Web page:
The Magnolia Multisite collection comprises the National Collection of Magnolia and encompasses 17 member garden sites. Magnolia is a genus with a wide geographic range, including northern South America, Central America, North America, Cuba and parts of the Caribbean, China, India, Japan, South Korea and many other countries in southeast Asia and adjacent Pacific Islands east to Papua New Guinea. Therefore, it was necessary to solicit botanical institutions from a wide geographic range within North America to fully contain a diversity of species of Magnolia. This consortium also represents those institutions with cultivar-centric collections. Some botanic gardens and arboreta have both species and cultivars, like the Atlanta Botanical Garden, but others, like the University of California Botanical Garden at Berkeley and Quarryhill Botanical Garden, focus only on species for which conservation is the key issue. In order to develop a National Collection for Magnolia, one of the first steps was to assess botanical institutions across North America to see which gardens already have holdings that are unique and then to determine which institutions would help represent the breadth of the genus. Over 20 gardens and arboreta were considered for the consortium.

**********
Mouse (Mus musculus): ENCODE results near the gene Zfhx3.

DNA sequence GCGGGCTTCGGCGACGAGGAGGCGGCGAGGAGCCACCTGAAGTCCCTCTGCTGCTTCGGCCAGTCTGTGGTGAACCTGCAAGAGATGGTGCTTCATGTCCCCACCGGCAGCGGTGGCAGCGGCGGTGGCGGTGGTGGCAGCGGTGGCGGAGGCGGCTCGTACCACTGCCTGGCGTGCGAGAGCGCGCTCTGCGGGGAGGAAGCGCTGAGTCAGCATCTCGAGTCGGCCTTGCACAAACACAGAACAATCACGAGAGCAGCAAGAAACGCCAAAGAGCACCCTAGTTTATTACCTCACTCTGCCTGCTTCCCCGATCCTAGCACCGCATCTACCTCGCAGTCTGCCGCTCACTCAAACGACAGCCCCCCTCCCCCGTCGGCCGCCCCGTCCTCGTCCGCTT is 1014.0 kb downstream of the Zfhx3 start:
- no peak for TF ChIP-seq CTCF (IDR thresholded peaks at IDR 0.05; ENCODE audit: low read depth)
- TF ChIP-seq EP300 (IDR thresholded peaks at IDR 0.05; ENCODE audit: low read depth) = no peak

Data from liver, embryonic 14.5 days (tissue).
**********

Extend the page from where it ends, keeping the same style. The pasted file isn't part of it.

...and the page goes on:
In 2018, Green Bay Botanical Garden became part of the Plant Collections Network. Green Bay Botanical Garden’s Magnolia Multisite Collection™, the only Plant Collection Network collection in the state of Wisconsin, is located in USDA Hardiness zone 5a (-20 to -15 degrees Fahrenheit average annual minimum winter temperature) making it the coldest site in the Magnolia Multisite Collection™. In 2019 winter temperatures of -26 and -25 degrees Fahrenheit were recorded at the garden. The garden is home to 144 magnolias and 123 taxa, of which 17 taxa are unique contributions to the collection. Their cultivars represent much of the breeding work of local magnolia hybridizer, Dennis Ledvina. Dennis’s work concentrated on creating magnolias with later bloom times to reduce the impact of late spring frosts, creating cold hardy magnolias for USDA hardiness zone 4, extending the magnolia bloom period, increasing the diversity of bloom color and flower form, and developing a multi-tepaled magnolia with significant red/pink color.